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Wednesday, July 13, 2016 6:39 AM
Very cool what you can do with aftermarket programming on modern cars. Granted a lot of it is to get rid of crap you didn't want in the first place, but having the fan override on a switch is awesome. However, you're missing all the fun of removing bulbs from the instrument cluster!

I've only driven a BRZ on track rather slowly and with full nannies on (student's car) but they were incredibly intrusive. If you even got near a curb it would cut power for what felt like seconds. The student said he never noticed it while driving but he was painfully clueless. He was convinced that Crawford was going to sponsor him if he did well (this was his 1st day at HPDE) and he short shifted at 5k RPM because that was "the sweet spot of the engine".
Wednesday, July 13, 2016 9:02 AM
@MDR Yeah it is amazing what can be done with the right skills. If you ever get a chance to fully enjoy a BRZ, FRS or GT86 you really must. Light weight nimble and just a well thought out car overall, even if it lacks in the WHP and TQ dept.
Wednesday, July 13, 2016 1:53 PM
Nice review, good to know about the fan and seat belt warning; more reason to look into it.
Wednesday, July 13, 2016 10:38 PM
Man... that's one of the best mods I've seen for anything! If I had a BRZ/FRS, I'd definitely have this mod
Wednesday, July 13, 2016 11:15 PM
So you can't leave the toggles in position between ignition cycles?
Thursday, July 14, 2016 7:25 AM
@Supercharged111 You can leave the toggles on should you so choose. You can set them so that when you start the car they activate or you can flip them on once the car is running. For the Pedal Dance toggle if you turn it on prior to starting the car it will activate the Pedal Dance without having to warm up the car first. Hope that answer your question.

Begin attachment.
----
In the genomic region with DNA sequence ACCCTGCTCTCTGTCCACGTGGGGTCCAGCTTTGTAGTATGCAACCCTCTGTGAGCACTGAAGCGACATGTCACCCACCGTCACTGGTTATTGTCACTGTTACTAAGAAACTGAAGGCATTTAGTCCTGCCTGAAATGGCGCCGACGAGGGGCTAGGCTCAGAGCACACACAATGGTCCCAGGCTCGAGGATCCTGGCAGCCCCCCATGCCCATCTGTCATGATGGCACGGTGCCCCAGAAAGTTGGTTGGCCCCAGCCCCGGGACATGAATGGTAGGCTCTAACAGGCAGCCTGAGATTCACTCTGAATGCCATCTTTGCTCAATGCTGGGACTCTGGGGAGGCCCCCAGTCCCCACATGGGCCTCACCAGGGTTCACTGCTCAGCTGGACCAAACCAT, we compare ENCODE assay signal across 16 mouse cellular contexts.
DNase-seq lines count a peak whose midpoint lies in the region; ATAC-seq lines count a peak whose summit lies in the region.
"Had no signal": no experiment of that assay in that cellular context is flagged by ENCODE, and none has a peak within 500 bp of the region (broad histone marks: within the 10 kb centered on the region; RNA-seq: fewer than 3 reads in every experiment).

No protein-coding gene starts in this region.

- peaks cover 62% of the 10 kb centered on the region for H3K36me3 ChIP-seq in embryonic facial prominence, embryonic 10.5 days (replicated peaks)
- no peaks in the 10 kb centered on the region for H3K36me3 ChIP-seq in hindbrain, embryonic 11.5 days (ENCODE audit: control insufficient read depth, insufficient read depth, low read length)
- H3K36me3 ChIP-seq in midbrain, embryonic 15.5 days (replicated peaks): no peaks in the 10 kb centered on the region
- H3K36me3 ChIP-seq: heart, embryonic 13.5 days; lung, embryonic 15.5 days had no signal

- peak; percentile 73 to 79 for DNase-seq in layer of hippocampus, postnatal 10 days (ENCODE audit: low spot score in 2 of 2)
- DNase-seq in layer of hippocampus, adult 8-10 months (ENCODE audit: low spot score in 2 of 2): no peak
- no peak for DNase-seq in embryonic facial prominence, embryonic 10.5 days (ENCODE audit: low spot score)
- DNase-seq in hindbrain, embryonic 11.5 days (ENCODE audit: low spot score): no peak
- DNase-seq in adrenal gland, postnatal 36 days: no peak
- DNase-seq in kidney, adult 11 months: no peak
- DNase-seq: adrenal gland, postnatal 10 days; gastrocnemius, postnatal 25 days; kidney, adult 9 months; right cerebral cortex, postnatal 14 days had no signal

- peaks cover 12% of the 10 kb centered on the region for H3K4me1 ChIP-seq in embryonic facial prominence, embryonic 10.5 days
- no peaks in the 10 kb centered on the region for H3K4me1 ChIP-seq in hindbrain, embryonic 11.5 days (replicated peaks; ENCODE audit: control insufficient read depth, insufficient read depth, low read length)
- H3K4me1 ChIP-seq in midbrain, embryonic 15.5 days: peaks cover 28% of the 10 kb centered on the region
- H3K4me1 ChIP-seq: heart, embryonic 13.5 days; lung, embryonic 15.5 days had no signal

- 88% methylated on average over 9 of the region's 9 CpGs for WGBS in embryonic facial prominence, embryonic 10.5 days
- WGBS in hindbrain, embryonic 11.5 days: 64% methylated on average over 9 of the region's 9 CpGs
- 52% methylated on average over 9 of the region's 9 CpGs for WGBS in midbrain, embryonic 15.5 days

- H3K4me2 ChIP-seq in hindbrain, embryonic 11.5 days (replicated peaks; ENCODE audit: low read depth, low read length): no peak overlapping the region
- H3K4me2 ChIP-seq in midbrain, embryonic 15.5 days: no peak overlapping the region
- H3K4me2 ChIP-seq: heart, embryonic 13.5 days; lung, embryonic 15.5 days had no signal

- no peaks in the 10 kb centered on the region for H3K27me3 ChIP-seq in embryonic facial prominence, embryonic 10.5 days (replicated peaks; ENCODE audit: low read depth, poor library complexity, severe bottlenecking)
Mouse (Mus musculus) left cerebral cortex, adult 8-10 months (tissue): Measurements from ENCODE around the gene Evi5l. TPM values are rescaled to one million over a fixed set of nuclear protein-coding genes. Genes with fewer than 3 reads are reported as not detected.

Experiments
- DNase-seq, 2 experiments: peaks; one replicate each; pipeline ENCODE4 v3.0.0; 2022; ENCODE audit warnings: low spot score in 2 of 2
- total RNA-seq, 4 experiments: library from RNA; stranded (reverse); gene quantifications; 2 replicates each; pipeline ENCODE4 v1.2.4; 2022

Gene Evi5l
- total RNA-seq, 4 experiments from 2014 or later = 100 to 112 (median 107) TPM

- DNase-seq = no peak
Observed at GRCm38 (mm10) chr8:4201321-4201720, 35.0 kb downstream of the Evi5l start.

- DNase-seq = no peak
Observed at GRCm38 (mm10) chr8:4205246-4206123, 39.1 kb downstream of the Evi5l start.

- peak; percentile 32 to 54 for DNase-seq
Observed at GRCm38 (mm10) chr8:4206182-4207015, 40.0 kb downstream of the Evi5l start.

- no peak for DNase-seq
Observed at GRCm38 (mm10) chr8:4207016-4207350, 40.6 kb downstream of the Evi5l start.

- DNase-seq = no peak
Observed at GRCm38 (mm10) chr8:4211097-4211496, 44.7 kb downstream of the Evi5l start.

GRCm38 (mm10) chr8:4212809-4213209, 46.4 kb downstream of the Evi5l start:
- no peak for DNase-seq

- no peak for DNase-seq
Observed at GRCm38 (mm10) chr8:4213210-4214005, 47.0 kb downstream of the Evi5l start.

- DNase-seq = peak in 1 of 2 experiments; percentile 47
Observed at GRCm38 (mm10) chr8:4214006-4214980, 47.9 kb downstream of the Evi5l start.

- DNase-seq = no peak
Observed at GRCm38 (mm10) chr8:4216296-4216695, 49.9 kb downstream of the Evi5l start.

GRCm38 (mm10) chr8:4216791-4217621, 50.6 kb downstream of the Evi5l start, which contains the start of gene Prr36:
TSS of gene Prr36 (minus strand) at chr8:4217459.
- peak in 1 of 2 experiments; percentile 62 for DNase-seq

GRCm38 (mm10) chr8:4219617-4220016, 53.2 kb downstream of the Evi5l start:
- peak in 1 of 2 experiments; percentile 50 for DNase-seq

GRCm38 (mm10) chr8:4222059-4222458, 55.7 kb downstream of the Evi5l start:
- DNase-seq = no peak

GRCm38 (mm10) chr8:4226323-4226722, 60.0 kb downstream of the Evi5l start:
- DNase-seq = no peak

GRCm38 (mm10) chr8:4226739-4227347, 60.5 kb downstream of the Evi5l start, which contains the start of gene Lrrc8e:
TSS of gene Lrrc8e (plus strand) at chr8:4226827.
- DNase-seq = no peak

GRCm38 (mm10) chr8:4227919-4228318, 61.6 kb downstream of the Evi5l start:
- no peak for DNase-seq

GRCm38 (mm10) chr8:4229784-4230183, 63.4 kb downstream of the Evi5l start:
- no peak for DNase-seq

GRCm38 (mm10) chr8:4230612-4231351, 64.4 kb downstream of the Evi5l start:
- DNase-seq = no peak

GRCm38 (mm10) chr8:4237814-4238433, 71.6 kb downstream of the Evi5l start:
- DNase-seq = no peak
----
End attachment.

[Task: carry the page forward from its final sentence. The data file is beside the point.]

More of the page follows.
Thursday, July 14, 2016 1:40 PM
Yeah, was just wondering if it was like OEM stuff where it always defaults to full nannies on all the time and there's nothing you can do about it.
Saturday, August 06, 2016 7:21 PM
If there's two OBD2 connectors on the nanny cable, it's kind of a shame that the OEM connector can't be removed from the mounting plate and connected to the male connector on the nanny cable (and secured behind the dash), then the female connector on the nanny cable would be mounted to the OEM mounting plate. The OEM position would remain open for other devices/scans, and there wouldn't be anything to knock apart because the nanny/OEM connection would be protected behind the dash. The connectors are daisy chained, so it really doesn't matter which connection ends up where.
Monday, August 08, 2016 12:07 PM

Great question. I went down that road initially since the harness was the one part that I designed and had to rely on a facility build for me. The initial test units never fit as snug as OEM and the appearance was rather cheap. After thinking things through and testing the opinions of locals I decided to go the standalone harness route. It looks nice and most people who got to hold both preferred to be able to plug in and be done.

This is something I'm going to revisit when looking at designs for future harnesses. Since I've gained a little traction with facilities I might be able to offer both in the future.